What are common misconceptions about Gen Y employees? (Pt. 2)
A few days ago I shared a Q&A on the misconceptions of Gen Y employees from someone who manages them. In my attempt to prove a point, I asked a few people the same list of questions.
We now have part two of the series. This Q&A was answered by Angelica Colantuoni. Angelica is currently the VP of Digital at Weber Shandwick in Chicago, and allegedly a reader of Gen Wise Perspective (I’m still not convinced anyone but my mom and Kim read this blog).
So what did Angelica have to say?
1. Does age affect your decision when hiring employees?
Not at all.
2. Do you base an employee’s job role/position on their age?
3. Do you consider someone at a “junior level” less competent than those at a “senior level”?
Not at all. Everyone’s different and brings different strengths to the table regardless if you are junior or senior.
4. What is your overall opinion on age as it relates to an employee’s capabilities/performance?
My overall opinion is that age doesn’t necessarily equal maturity. Lately, I’ve seen more signs of immaturity in those with years and years of experience than I have with people who are just starting their careers.
5. Are there things you think younger generations excel at over others?
I still think that this is an individual thing rather than a sweeping generalization that millenials are more digitally savvy (for example.) We’re all individuals and we all excel in different areas….this isn’t based on age.
6. What is the biggest difference in managing Gen Y employees over others?
From my experience, it’s the desire to get promoted at lightning speed. We all want to get promoted and I suffered from that a bit too as I was starting out but it seems the time frame has gotten shorter as to when they want to get promoted to the next level.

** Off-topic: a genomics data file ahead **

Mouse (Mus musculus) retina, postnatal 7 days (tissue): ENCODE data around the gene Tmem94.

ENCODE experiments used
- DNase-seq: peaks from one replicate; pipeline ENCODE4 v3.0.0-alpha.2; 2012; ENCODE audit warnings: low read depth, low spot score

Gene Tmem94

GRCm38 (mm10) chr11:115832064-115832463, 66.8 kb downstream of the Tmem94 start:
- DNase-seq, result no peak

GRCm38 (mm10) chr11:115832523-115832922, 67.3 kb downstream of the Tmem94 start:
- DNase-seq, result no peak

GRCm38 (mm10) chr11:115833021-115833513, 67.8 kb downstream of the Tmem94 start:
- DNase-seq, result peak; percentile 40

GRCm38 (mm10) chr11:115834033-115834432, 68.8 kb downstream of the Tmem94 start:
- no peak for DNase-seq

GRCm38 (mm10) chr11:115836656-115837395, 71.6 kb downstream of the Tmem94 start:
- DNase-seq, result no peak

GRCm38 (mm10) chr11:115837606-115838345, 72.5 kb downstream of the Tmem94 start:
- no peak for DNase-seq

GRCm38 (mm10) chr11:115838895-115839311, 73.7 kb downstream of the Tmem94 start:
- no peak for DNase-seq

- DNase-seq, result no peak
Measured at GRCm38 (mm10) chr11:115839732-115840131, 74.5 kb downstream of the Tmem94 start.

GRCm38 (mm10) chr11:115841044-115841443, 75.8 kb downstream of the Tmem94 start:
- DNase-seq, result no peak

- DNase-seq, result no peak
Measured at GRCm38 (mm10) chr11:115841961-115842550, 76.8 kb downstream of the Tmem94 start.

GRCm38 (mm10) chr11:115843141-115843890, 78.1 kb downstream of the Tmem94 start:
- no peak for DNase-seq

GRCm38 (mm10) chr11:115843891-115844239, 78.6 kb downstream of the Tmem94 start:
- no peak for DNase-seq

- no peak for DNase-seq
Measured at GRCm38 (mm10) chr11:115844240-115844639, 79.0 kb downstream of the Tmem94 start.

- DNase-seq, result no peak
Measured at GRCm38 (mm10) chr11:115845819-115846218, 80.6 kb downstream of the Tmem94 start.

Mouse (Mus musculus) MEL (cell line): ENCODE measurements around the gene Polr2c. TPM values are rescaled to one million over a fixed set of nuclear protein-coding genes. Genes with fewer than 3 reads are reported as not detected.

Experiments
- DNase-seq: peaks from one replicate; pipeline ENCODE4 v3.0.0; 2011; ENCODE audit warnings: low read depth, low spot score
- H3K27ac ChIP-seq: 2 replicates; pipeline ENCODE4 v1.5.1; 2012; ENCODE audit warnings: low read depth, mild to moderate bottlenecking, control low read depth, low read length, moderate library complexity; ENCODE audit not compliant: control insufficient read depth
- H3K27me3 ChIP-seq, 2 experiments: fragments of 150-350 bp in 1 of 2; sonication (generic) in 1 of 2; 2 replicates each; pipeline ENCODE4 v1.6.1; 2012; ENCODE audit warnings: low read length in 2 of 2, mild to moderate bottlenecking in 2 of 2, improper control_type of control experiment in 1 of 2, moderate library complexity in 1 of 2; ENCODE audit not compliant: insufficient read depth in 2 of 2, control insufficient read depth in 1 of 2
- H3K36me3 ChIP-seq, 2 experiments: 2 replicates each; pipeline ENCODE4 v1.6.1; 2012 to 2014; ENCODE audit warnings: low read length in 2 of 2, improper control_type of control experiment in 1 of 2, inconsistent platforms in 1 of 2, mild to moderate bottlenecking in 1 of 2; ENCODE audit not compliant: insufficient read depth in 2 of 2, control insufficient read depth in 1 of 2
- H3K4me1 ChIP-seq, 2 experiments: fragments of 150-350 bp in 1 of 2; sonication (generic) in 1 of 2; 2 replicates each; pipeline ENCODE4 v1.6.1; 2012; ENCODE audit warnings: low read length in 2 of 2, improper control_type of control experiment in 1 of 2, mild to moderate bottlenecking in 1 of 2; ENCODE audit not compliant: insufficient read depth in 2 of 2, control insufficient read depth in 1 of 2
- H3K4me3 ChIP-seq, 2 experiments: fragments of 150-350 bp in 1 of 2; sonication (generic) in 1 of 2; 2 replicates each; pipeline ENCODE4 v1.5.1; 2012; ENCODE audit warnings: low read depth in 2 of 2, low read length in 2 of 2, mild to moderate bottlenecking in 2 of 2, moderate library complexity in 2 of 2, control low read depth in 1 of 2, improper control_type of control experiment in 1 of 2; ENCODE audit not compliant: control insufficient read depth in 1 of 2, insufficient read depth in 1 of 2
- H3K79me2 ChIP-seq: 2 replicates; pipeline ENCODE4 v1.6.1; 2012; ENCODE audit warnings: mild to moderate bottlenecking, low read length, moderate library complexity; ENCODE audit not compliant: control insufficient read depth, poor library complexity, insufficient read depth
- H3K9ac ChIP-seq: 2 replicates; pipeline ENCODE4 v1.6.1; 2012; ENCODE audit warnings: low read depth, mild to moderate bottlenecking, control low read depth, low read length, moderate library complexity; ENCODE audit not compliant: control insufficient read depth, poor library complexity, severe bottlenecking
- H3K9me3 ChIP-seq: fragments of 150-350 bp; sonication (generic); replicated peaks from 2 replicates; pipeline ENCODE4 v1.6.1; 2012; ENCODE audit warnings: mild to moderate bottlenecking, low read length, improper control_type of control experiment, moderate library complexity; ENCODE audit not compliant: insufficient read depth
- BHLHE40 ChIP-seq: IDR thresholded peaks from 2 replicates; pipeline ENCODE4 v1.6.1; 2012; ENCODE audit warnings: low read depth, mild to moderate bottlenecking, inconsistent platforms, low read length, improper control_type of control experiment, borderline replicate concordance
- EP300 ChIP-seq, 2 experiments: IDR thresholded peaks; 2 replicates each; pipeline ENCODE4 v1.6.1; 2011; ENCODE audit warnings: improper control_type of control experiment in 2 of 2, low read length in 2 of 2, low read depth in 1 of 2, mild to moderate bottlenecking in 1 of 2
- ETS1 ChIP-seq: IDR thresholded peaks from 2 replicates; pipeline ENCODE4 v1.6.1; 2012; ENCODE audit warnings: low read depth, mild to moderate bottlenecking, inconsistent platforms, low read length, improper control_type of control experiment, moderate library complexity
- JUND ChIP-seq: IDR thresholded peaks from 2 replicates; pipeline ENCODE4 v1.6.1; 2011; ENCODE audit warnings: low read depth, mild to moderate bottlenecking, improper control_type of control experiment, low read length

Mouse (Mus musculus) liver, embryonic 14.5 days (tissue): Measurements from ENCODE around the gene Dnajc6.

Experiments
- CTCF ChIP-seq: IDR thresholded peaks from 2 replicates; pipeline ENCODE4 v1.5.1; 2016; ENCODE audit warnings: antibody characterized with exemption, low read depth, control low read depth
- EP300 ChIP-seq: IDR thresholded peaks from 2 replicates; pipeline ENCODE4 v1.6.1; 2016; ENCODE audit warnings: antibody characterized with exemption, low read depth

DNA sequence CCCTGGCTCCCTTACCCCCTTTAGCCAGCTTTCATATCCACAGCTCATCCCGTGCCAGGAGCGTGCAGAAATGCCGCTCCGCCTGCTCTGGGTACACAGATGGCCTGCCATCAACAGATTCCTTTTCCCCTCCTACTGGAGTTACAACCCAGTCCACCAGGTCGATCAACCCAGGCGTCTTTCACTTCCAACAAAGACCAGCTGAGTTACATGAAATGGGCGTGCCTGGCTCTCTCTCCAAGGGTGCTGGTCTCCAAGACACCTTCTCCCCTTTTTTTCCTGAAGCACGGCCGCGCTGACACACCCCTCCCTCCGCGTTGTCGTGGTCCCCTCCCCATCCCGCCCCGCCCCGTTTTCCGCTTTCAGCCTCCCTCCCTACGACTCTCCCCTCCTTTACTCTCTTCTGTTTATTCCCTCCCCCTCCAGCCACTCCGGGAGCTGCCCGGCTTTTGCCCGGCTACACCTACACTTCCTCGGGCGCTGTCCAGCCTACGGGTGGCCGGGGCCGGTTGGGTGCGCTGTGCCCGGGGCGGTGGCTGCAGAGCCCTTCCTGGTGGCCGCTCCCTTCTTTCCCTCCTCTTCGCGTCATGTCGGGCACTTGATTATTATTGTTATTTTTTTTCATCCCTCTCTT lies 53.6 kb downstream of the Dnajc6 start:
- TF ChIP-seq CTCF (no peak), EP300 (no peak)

7. is an advantage to assigning junior level employees to projects over senior level employees?
I don’t see an advantage one way or another. Whoever is going to have a smile on their face and make me laugh as we do the assignment together is who I would gravitate towards.
8. What is the number one thing you would say that junior level employees can learn from senior level execs?
Curiosity. I think the most successful execs out there have a natural sense of curiosity…for news, trends, business, etc…This makes your career and life much more satisfying.
9. What surprises you the most about your junior level employees?
I would have to agree with Gini on this one. I’m always surprised on their dependence/relationship with their parents for help with decisions. I’ve seen parents get involved in some reviews because they weren’t happy with the feedback that they received. That’s just crazy to me.
10. Anything else to add on this overall topic? A personal experience you’ve had?
I don’t have one personal experience to share but overall I think it’s all based on personalities and work ethics. I’ve found lately that I tend to have a better working relationship with those that can have fun at their job and not take themselves too seriously whether or not you are 23 or 63. And, honestly, there are very immature and self-absorbed senior level execs out there that take themselves way too seriously. They could take a lesson or two from some Gen Y employees…..
And yet again we see it’s about “personalities and work ethics,” rather than age itself. Yes, Gen Y clearly has some flaws (doesn’t everyone?) but they aren’t necessarily ones that make us incapable of performing a job well.
Stay tuned for parts 3 and 4 of this series. I’d love to hear anyone’s thoughts on the subject, so please feel free to share them in the comments.
Also, if you’re feeling ambitious about answering all of these and would like to get involved, just let me know and we’ll extend this into a longer series 🙂